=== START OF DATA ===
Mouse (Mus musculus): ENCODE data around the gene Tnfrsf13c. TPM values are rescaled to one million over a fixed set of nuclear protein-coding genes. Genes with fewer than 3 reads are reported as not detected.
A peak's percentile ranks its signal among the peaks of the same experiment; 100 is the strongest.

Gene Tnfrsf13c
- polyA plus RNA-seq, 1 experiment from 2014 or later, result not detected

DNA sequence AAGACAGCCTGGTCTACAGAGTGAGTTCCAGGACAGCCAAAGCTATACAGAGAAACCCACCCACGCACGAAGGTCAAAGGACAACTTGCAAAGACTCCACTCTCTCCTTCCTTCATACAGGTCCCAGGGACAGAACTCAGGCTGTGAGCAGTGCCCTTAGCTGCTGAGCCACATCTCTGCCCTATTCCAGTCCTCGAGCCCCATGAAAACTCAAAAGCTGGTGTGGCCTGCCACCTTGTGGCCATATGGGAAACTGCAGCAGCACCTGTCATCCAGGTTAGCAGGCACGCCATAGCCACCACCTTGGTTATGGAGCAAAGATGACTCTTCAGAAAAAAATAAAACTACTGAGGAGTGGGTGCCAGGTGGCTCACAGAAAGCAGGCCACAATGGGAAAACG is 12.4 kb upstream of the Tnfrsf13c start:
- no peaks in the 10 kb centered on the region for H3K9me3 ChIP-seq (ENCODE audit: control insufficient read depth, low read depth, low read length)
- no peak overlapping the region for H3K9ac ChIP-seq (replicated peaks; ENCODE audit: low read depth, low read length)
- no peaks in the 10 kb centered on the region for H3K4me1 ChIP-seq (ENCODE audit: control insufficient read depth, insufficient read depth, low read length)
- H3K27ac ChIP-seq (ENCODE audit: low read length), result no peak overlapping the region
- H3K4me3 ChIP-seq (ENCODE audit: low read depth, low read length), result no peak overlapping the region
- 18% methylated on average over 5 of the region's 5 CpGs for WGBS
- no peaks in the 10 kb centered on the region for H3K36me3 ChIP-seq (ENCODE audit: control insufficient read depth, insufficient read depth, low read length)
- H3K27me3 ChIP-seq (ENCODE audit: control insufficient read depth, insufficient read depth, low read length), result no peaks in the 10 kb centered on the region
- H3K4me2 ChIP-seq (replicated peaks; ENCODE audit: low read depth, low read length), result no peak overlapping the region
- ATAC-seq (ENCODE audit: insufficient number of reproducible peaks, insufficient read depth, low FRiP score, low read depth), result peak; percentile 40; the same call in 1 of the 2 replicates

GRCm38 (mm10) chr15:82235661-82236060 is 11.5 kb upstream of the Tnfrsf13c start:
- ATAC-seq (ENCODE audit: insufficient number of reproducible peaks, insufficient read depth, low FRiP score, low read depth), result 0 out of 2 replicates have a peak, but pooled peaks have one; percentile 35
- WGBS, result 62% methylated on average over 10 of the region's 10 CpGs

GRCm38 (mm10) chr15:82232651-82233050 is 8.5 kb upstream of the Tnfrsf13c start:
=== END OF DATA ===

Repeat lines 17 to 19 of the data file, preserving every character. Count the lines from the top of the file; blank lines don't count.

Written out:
- ATAC-seq (ENCODE audit: insufficient number of reproducible peaks, insufficient read depth, low FRiP score, low read depth), result 0 out of 2 replicates have a peak, but pooled peaks have one; percentile 35
- WGBS, result 62% methylated on average over 10 of the region's 10 CpGs

GRCm38 (mm10) chr15:82232651-82233050 is 8.5 kb upstream of the Tnfrsf13c start: